Wed 27 Jun 2007
Islam Obscured: The Rhetoric of Anthropological Representations
reviews extracted from http://www.amazon.com/Islam-Obscured-Anthropological-Representation-Contemporary/dp/1403967733/ref=sr_1_2/102-0304020-0917735?ie=UTF8&s=books&qid=1182880175&sr=1-2Amazon.com
A Great Theoretical Treatise
By Ronald Lukens Bull (University of North Florida)
Varisco’s Islam Obscured is an excellent review and theoretical analysis of the “anthropology of Islam.” It is also written with an acerbic wit and a poetic control of the English language rarely found in academic writing. Organized around four key texts, it is not limited to them.
It is not really a book about Islam or even about Muslims. It is a book about Anthropologists who try to study Islam (or as Varisco insists correctly is more appropriate — study Muslims). It is a must read for those who want to think about the theory and method of studying Islam/Muslims from an Anthropological perspective. (more…)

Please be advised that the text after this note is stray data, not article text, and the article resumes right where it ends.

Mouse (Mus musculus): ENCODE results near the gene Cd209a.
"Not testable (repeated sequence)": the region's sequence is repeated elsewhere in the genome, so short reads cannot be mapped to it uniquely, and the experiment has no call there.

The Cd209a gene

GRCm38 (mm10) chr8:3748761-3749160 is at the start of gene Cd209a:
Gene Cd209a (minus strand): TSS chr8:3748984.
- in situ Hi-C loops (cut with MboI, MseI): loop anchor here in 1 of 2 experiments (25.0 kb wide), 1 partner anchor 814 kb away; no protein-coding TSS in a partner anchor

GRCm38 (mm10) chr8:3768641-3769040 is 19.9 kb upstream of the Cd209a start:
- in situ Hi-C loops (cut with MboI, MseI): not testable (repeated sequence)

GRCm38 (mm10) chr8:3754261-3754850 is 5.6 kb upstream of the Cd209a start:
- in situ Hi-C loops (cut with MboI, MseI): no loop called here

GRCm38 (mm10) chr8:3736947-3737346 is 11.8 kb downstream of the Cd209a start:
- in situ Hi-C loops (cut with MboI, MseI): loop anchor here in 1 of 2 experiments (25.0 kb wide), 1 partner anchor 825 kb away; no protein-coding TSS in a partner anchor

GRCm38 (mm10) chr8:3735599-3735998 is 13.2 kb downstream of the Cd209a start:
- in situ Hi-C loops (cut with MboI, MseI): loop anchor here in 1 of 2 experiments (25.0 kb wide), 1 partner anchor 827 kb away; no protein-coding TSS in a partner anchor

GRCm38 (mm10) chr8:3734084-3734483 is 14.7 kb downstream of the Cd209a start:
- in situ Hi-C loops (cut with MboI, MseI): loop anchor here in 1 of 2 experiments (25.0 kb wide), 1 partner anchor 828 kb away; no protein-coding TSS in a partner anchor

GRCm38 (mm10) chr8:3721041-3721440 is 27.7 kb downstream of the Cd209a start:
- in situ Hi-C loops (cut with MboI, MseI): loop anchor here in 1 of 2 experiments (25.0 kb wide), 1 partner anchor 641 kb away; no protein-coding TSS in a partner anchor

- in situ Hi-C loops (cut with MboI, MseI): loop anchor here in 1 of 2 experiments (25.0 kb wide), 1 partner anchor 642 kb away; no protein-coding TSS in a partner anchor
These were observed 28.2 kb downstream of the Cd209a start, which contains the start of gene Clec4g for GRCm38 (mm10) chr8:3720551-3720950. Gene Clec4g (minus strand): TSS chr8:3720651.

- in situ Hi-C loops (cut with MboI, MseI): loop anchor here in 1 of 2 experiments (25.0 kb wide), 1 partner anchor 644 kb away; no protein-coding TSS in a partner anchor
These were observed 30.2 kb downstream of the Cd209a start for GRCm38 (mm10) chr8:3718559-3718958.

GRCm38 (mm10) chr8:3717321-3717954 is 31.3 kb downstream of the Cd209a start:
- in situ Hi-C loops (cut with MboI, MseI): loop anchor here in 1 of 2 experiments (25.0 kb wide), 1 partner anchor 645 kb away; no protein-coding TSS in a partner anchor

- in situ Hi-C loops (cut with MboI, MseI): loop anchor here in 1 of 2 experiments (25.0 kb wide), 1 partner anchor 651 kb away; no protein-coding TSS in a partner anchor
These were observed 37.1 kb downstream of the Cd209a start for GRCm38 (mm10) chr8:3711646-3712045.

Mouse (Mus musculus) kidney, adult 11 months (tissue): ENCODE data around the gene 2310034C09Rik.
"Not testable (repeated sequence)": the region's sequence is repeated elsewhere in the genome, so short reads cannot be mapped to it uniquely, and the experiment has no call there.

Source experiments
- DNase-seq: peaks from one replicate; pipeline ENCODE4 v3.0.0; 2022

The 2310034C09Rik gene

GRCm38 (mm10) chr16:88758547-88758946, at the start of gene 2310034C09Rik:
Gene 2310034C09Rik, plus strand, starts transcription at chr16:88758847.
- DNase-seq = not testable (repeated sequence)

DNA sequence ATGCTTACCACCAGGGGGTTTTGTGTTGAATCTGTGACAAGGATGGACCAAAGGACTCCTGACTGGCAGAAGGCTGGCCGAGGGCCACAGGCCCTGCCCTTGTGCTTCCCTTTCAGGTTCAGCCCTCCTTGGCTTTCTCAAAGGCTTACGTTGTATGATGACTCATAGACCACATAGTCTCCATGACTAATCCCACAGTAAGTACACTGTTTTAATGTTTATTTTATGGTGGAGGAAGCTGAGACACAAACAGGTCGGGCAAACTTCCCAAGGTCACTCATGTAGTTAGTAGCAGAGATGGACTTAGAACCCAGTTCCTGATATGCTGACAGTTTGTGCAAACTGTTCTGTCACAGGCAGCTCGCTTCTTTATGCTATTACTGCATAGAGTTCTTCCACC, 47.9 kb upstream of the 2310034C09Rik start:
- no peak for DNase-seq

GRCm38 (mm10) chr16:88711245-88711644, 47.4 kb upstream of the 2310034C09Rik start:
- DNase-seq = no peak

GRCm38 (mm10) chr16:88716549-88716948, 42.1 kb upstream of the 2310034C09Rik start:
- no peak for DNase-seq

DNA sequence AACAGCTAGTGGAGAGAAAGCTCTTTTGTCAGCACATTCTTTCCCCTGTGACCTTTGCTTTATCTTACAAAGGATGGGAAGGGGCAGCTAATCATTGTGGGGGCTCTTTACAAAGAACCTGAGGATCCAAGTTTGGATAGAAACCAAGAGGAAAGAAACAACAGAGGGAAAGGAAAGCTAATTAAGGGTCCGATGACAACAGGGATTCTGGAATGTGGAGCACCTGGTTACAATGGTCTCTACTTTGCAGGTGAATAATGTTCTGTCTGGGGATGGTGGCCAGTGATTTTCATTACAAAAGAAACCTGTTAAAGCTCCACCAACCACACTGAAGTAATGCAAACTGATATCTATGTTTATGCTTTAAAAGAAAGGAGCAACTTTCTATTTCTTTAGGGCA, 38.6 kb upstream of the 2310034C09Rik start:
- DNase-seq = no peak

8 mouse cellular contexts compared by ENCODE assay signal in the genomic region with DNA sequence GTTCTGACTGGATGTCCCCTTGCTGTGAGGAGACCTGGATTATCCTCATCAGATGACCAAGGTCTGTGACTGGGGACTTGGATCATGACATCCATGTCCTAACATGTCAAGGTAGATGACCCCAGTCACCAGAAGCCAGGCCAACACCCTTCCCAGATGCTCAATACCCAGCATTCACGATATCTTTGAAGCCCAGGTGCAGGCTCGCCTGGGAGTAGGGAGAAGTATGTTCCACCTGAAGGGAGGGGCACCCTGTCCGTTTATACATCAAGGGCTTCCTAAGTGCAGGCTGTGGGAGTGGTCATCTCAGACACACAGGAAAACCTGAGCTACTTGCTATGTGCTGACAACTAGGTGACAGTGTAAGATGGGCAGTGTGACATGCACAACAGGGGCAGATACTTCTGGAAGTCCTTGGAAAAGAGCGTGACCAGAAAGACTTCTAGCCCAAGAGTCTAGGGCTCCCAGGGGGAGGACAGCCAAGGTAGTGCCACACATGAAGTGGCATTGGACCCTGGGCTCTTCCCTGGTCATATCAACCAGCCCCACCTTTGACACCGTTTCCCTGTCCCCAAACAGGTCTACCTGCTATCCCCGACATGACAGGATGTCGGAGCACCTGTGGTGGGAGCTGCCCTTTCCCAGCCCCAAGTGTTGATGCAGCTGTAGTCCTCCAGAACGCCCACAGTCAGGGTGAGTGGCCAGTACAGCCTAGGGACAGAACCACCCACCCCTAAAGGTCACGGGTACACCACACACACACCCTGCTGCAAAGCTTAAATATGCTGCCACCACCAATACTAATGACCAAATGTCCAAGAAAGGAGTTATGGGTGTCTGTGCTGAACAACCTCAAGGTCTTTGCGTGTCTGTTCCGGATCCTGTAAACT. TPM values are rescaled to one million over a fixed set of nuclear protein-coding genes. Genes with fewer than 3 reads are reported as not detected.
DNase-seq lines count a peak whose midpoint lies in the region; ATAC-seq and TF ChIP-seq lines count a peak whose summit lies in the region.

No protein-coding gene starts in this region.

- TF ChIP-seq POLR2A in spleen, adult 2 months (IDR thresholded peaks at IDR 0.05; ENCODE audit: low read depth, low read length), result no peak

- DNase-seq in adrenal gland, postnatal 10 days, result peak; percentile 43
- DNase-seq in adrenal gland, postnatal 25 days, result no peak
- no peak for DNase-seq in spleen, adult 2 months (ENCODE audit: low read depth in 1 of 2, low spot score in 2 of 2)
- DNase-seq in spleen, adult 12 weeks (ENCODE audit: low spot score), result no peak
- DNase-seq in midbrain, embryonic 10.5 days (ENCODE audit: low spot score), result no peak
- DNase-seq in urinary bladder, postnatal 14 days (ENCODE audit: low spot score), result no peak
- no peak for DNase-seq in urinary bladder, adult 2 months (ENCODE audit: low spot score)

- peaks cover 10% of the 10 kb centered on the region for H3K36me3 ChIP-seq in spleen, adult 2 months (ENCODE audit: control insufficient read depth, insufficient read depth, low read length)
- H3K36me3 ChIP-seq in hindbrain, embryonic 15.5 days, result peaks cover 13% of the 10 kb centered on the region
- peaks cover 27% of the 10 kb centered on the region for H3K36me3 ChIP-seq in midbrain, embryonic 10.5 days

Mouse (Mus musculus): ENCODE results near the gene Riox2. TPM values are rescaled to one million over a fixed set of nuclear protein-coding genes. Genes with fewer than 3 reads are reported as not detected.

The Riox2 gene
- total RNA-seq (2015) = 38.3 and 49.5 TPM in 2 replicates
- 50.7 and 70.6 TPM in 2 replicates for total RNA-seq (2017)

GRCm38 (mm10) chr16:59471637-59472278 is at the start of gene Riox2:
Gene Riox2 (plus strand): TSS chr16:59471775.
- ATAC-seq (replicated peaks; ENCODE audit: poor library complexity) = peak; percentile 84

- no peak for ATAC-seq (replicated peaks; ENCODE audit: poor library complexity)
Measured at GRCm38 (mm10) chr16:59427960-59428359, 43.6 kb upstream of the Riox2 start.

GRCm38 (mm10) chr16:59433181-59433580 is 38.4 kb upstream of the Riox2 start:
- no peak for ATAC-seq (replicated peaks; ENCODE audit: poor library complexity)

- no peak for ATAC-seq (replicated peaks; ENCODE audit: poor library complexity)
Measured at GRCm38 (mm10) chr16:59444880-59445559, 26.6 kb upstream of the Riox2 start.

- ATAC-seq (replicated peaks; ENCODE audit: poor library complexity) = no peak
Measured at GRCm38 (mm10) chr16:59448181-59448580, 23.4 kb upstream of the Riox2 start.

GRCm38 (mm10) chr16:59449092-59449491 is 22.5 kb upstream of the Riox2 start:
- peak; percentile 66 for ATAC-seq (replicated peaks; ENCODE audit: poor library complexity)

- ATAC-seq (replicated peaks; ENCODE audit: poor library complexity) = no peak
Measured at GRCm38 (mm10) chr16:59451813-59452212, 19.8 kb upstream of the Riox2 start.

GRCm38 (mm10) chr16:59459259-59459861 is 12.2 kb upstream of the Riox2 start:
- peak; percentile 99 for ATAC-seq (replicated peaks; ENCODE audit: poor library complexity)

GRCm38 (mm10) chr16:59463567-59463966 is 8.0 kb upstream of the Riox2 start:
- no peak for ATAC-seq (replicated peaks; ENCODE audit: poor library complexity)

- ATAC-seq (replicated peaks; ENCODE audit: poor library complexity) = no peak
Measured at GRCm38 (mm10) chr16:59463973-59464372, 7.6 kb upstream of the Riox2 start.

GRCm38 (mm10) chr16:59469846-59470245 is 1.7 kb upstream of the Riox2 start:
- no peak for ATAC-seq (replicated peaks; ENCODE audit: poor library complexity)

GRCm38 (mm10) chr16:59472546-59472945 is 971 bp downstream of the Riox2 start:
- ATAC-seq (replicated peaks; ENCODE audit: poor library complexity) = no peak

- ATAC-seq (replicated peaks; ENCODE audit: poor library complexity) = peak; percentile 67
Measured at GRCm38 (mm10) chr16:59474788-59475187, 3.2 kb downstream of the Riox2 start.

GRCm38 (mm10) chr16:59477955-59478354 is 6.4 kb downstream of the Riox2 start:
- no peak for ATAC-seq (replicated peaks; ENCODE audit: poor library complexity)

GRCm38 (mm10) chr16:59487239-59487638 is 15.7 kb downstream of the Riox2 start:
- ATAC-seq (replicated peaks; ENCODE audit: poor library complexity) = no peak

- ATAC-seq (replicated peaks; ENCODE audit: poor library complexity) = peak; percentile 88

Tue 26 Jun 2007
I think it would interesting and important to have a review of the books of each of the contributors. I will try to take this task on bit by bit. To start with, I will post someone else’s review of my own book extracted from Amazon.com http://www.amazon.com/Peaceful-Jihad-Negotiating-Contemporary-Anthropology/dp/1403966605/ref=sr_1_1/102-0304020-0917735?ie=UTF8&s=books&qid=1182881345&sr=1-1
Is Peaceful Jihad possible? By Raymond Scupin